There is also the Dil-E-Nadaan (Reprise), which adds in the fabulous vocals of Shweta Subram. This is definitely the better one. This version has more of a rock vibe to the music, which is fab. Ayushmann sings with much more feeling. You really feel he feels the lyrics in this version. Though only heard in small sections, Shweta gives the song depth and the makes the song even better. It does suffer a bit from the too many musical ideas that the original did, but not nearly as much. Definitely give this one a play!
With very traditional flavored notes Udd Jayega by Mangesh Dhakde features the iconic vocals of Sukhwinder Singh, and he is of course perfect. However, except for the very first section, I am just not sure the music matched his vocals. Again, this one suffered in that the music took away from the vocal instead of supporting and lifting it up even higher. If the song had continued with the lovely pared-down beginning that features the brilliance of Sukhwinder Singh, it would have been so much better. Taken separately they are both wonderful, but the mix of the syncopation of the vocal and the music was just off. It felt disconnected and again there were too many musical ideas. I think the music would work just as an instrumental but still a bit too much in sections. There were some good sections but overall this one sadly is a skip until you see it in the movie.
Starting with a very modern synth beat, the ever-brilliant Rekha Bhardwaj is the voice of Dil Todne Ki Masheen, which was composed by Vishal Bhardwaj. She has such a classic tone and flavor to her vocals, which I always love and they were a surprise choice based on the music; she worked but the music did not. Though a bit less than the other songs we have heard so far, the music again was a mash-up of sounds that seem to almost fight with the singer (no matter what singer) instead of giving the vocals the base and tone so that they both shine. She is fabulous, singing with a great spark and you should listen to it once just to hear her. The Spanish influences in the music, though great, really were out of place. It missed the mark musically and so sadly this is a song I would only want to hear once.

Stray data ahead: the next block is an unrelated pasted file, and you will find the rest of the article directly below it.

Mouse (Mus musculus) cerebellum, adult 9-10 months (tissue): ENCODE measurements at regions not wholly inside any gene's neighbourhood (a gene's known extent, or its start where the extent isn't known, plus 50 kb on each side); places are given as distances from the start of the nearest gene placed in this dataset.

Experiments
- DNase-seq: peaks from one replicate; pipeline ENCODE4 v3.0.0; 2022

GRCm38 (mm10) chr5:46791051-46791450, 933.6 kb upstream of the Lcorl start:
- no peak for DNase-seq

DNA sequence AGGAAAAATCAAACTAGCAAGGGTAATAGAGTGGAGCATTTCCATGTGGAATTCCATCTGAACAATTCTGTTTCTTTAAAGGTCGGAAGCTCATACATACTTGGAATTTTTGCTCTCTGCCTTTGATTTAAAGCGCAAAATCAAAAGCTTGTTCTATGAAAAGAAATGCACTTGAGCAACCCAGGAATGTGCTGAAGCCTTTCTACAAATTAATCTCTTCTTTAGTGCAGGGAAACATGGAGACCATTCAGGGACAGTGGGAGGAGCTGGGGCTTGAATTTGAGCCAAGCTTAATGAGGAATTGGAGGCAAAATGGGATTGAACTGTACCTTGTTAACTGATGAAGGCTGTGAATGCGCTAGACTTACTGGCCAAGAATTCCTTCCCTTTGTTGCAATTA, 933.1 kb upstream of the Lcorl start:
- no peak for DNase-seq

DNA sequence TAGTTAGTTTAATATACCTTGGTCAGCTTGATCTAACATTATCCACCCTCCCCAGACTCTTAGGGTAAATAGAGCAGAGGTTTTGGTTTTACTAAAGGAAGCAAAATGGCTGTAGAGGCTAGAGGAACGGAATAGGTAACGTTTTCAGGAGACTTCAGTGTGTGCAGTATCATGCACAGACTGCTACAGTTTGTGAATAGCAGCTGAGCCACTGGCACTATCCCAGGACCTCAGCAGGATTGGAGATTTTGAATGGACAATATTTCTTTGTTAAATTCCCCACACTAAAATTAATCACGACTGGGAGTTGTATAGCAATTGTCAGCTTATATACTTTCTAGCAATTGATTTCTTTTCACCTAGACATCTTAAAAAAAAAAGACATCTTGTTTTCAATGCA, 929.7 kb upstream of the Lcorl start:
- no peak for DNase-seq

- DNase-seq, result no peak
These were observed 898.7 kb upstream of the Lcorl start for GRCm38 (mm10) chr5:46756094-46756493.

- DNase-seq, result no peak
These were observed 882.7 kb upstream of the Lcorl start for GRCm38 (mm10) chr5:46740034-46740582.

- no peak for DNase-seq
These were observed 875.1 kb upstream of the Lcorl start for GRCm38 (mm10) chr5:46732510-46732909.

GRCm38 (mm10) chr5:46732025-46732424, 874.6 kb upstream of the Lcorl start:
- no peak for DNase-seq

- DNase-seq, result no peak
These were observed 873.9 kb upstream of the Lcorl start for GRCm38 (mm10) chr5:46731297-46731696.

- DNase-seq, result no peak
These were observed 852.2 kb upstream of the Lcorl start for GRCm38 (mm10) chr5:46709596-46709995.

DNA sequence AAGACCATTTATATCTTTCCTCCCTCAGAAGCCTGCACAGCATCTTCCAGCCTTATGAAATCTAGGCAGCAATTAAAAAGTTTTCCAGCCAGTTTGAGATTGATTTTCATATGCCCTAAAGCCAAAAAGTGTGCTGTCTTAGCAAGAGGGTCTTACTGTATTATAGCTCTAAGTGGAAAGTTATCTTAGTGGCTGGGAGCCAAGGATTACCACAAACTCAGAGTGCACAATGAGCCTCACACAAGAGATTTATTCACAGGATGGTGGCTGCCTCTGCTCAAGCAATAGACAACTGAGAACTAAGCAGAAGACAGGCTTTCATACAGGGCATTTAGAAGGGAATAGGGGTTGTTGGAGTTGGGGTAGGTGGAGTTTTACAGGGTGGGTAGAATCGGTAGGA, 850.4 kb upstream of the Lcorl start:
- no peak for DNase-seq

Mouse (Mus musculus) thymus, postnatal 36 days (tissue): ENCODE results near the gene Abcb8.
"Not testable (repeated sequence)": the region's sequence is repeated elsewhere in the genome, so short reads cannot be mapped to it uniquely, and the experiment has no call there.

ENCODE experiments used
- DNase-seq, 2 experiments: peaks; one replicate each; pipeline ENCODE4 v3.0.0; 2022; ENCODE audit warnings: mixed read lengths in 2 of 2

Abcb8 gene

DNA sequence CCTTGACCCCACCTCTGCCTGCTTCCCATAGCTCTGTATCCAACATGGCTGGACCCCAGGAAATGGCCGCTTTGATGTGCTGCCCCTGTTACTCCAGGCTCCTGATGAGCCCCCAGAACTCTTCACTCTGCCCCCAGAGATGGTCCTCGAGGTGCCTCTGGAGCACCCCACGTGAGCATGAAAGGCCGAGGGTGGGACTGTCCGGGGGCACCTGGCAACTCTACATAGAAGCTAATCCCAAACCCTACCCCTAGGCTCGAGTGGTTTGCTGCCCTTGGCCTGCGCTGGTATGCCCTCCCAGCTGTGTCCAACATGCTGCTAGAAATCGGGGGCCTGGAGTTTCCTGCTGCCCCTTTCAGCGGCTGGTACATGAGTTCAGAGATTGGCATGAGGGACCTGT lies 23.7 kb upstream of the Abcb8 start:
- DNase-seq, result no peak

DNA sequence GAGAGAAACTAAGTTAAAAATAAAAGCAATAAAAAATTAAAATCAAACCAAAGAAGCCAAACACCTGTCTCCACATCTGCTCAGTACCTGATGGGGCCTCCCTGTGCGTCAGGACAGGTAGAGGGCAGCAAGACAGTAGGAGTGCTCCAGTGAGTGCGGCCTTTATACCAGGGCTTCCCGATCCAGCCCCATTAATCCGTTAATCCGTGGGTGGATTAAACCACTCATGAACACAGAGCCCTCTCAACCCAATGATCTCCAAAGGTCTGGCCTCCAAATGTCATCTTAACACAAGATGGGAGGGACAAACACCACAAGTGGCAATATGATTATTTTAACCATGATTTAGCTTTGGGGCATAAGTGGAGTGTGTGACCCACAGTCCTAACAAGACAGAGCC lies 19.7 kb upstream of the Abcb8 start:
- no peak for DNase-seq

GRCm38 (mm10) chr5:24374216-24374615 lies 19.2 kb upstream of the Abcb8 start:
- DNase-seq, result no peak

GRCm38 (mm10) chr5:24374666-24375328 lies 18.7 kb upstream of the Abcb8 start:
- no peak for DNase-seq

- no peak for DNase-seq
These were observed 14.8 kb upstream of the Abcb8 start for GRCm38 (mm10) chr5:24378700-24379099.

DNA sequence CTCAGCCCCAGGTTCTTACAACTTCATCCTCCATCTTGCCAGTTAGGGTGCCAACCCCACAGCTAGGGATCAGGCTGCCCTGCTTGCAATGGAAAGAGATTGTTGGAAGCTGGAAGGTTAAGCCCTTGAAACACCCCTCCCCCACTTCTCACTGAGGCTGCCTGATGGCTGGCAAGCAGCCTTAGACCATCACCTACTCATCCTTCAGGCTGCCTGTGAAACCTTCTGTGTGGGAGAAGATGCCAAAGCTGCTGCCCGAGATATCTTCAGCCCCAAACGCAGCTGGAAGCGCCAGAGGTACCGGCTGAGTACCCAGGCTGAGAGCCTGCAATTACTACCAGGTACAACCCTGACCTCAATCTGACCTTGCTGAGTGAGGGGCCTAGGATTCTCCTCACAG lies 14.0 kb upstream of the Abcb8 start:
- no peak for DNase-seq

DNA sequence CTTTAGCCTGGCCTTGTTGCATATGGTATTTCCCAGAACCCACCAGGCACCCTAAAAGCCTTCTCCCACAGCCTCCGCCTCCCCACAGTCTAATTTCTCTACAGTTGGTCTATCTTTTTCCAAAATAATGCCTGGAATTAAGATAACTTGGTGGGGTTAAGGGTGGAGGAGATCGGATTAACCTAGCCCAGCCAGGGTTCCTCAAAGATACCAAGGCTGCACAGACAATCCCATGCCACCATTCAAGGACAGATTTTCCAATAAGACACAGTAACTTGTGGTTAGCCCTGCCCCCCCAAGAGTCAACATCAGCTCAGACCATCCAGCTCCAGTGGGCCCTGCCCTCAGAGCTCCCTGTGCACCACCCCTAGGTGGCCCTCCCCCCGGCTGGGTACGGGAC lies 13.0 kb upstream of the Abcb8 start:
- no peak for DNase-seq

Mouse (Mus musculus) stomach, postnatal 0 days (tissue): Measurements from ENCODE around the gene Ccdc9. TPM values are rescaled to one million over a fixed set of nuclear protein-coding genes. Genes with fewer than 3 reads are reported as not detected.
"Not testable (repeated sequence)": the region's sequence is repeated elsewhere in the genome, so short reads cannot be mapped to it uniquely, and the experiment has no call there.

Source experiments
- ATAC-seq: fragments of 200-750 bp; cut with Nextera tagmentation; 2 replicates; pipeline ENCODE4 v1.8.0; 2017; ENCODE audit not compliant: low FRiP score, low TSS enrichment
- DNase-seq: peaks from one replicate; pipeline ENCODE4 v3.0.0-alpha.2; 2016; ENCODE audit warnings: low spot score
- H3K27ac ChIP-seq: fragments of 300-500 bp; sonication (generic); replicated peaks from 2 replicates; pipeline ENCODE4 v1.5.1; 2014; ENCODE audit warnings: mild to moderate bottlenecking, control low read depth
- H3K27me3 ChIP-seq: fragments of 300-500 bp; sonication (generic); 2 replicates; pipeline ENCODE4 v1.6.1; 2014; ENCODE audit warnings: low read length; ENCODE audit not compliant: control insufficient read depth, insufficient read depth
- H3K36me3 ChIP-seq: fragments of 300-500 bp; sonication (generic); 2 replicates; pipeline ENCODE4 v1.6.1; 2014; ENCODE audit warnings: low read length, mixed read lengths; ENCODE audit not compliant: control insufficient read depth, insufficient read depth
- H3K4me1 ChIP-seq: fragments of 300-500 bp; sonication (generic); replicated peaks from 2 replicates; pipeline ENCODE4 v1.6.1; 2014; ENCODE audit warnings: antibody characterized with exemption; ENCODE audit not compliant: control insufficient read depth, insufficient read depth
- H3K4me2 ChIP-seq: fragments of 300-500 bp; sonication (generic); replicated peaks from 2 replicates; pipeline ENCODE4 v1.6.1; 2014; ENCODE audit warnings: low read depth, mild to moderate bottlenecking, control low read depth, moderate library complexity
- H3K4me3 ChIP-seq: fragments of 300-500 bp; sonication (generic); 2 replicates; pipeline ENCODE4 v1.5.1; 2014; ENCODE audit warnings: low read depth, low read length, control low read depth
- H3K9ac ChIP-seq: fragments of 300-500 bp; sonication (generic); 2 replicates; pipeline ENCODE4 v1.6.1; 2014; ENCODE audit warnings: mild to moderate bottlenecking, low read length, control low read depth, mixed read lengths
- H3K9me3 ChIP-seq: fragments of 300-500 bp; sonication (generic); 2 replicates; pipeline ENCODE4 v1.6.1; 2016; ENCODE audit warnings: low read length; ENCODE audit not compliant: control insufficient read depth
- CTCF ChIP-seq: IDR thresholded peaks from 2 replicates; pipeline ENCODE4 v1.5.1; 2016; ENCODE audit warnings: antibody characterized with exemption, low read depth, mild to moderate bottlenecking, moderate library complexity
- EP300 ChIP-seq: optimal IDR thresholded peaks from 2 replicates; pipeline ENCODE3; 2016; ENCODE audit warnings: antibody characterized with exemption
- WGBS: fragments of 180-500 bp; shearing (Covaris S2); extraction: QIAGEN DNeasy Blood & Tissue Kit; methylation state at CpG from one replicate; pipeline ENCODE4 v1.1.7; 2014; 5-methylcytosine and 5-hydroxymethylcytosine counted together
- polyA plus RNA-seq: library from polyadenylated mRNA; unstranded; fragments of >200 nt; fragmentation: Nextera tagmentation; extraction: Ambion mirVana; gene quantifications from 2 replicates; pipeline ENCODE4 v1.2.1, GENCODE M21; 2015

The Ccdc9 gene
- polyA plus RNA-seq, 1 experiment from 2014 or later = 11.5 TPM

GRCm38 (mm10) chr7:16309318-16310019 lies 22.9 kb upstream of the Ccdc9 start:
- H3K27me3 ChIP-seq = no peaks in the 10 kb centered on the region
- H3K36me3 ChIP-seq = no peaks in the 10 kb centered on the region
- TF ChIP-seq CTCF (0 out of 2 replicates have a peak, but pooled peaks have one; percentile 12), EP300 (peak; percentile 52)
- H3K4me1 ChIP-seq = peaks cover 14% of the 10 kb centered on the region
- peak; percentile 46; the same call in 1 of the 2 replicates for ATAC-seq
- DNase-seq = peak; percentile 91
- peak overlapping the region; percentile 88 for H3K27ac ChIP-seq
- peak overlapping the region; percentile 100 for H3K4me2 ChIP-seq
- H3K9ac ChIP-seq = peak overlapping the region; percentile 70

Yaadien Gatthri Mein with music by Mangesh Dhakde is simply beautiful. My favorite track on the OST! Harshdeep Kaur’s gorgeous vocals soar. She is absolutely brilliant. A perfect mix of vocals and music. Sadly we only got a minute and half. I wanted to hear so much more!
Turram Khan, composed by Rochak Kohli, starts off with a lovely slow melody that transposes to a faster chippy, zippy, chirpy song. The quirky track features Papon, who is great, singing with a fun spicy inflection. The song then unexpectedly and jarringly changes to a completely different song in the middle, with Ayushmann in a full-on orchestration ballad, then a mini section with Monali Thakur. Both were great but I had to look to see if I had gone on to another song. I think you have to see this song playing in the film to get it. I just wish, again, that there were not so many sounds and ideas pushed into one track, because I really liked parts, but overall not so much.
I loved the beginning of Teri Dua and the musical goodness continued to the very last note. Very classic in beats, the singers that include the Wadali Brothers, who are fabulous, as well as Lakhwinder Wadali, Harshdeep Kaur, Ravindra Sathe, Ranadeep Bhasker, Sukhwinder Singh are the highlight of this track. This is a must listen and a highlight of the OST.
Though none of the songs of Hawaizaada are bad songs, they almost all suffer from the same problem, too many different ideas or too many sounds. There were great sections, great vocals but in many of the songs the cohesion was not there or the vocals did not mesh. I was confused by many of the songs and that does not make a good album to listen to. Most songs I would not want to add to my playlists. Many will probably play better within the context of the film…at least I think so. There were some highlights, however, so make sure to listen ‘Teri Dua’, the ‘Dil-E-Nadaan’ (Reprise) and the outstanding but WAY too short ‘Yaadien Gatthri Mein’.